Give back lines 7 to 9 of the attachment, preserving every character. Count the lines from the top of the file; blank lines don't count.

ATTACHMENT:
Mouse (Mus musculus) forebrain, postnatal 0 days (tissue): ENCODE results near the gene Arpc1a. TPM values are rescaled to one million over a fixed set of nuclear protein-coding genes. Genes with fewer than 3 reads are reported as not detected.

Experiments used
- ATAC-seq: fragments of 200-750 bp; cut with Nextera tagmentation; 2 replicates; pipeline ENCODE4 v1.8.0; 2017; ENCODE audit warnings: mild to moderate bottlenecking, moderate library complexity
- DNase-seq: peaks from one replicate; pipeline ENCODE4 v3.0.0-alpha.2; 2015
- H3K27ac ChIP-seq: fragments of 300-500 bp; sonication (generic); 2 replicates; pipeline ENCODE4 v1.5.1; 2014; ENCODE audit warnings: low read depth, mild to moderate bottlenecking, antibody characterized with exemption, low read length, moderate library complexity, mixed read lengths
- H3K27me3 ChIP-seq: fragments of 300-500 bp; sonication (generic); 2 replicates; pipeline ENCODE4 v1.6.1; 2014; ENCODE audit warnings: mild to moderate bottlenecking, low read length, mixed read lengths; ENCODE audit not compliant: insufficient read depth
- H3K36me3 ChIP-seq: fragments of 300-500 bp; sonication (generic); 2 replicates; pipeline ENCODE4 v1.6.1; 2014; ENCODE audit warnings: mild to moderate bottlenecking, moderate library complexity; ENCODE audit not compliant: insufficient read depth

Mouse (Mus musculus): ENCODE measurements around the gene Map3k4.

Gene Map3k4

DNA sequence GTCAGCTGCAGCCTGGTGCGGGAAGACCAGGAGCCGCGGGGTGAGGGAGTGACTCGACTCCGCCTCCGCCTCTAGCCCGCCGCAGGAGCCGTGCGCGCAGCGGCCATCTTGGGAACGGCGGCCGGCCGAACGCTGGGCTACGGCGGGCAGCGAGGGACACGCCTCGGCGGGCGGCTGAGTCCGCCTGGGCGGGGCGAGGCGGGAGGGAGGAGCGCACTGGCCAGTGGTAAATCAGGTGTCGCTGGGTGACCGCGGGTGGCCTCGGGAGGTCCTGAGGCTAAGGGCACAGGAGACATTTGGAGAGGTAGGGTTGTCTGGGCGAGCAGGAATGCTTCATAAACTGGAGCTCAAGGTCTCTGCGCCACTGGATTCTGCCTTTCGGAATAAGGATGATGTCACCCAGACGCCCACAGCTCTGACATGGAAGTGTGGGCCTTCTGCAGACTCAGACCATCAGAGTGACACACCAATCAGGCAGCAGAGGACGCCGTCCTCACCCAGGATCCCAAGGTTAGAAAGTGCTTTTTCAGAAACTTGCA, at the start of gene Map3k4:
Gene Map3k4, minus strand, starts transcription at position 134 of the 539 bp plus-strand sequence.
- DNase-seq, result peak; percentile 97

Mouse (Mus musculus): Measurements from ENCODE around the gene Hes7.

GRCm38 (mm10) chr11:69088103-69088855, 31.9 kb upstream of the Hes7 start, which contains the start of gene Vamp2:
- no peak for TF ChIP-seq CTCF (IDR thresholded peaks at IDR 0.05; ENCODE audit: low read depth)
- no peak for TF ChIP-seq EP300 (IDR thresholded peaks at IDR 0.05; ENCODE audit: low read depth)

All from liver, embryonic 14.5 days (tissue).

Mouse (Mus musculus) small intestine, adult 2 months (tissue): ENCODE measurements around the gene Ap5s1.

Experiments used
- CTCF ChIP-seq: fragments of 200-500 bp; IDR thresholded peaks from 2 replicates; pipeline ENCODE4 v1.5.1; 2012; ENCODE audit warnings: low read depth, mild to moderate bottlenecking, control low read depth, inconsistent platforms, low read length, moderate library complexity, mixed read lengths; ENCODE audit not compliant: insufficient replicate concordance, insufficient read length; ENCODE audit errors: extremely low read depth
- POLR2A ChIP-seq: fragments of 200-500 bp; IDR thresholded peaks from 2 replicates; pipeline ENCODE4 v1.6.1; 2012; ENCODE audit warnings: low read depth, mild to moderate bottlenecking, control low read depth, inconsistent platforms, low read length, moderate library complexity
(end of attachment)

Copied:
- H3K36me3 ChIP-seq: fragments of 300-500 bp; sonication (generic); 2 replicates; pipeline ENCODE4 v1.6.1; 2014; ENCODE audit warnings: mild to moderate bottlenecking, moderate library complexity; ENCODE audit not compliant: insufficient read depth

Mouse (Mus musculus): ENCODE measurements around the gene Map3k4.

Gene Map3k4